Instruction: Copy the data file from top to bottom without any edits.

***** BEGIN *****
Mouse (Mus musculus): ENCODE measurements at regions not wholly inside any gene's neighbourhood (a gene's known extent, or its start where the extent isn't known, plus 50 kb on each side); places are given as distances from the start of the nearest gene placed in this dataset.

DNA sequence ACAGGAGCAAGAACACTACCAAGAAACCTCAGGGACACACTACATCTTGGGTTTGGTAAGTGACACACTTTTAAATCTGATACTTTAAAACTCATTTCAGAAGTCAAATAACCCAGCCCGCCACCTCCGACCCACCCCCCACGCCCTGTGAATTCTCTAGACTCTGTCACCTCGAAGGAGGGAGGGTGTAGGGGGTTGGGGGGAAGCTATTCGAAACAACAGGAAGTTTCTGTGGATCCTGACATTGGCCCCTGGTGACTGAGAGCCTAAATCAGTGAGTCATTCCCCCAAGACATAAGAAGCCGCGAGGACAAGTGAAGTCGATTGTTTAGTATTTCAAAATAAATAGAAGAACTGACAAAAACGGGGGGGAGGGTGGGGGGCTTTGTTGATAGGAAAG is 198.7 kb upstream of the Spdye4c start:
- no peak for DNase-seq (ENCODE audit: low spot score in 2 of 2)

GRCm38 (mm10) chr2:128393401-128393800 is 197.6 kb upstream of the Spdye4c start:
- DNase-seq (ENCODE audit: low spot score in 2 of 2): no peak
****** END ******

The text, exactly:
Mouse (Mus musculus): ENCODE measurements at regions not wholly inside any gene's neighbourhood (a gene's known extent, or its start where the extent isn't known, plus 50 kb on each side); places are given as distances from the start of the nearest gene placed in this dataset.

DNA sequence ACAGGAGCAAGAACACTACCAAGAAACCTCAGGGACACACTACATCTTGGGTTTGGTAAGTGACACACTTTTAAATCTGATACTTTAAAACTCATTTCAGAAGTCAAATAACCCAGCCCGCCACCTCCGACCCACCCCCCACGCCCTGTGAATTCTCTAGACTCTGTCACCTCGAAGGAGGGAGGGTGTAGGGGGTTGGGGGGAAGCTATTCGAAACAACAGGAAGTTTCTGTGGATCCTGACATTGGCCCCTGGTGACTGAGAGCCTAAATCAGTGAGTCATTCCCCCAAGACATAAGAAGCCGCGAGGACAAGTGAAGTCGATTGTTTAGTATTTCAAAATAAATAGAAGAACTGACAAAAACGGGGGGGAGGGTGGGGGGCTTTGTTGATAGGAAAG is 198.7 kb upstream of the Spdye4c start:
- no peak for DNase-seq (ENCODE audit: low spot score in 2 of 2)

GRCm38 (mm10) chr2:128393401-128393800 is 197.6 kb upstream of the Spdye4c start:
- DNase-seq (ENCODE audit: low spot score in 2 of 2): no peak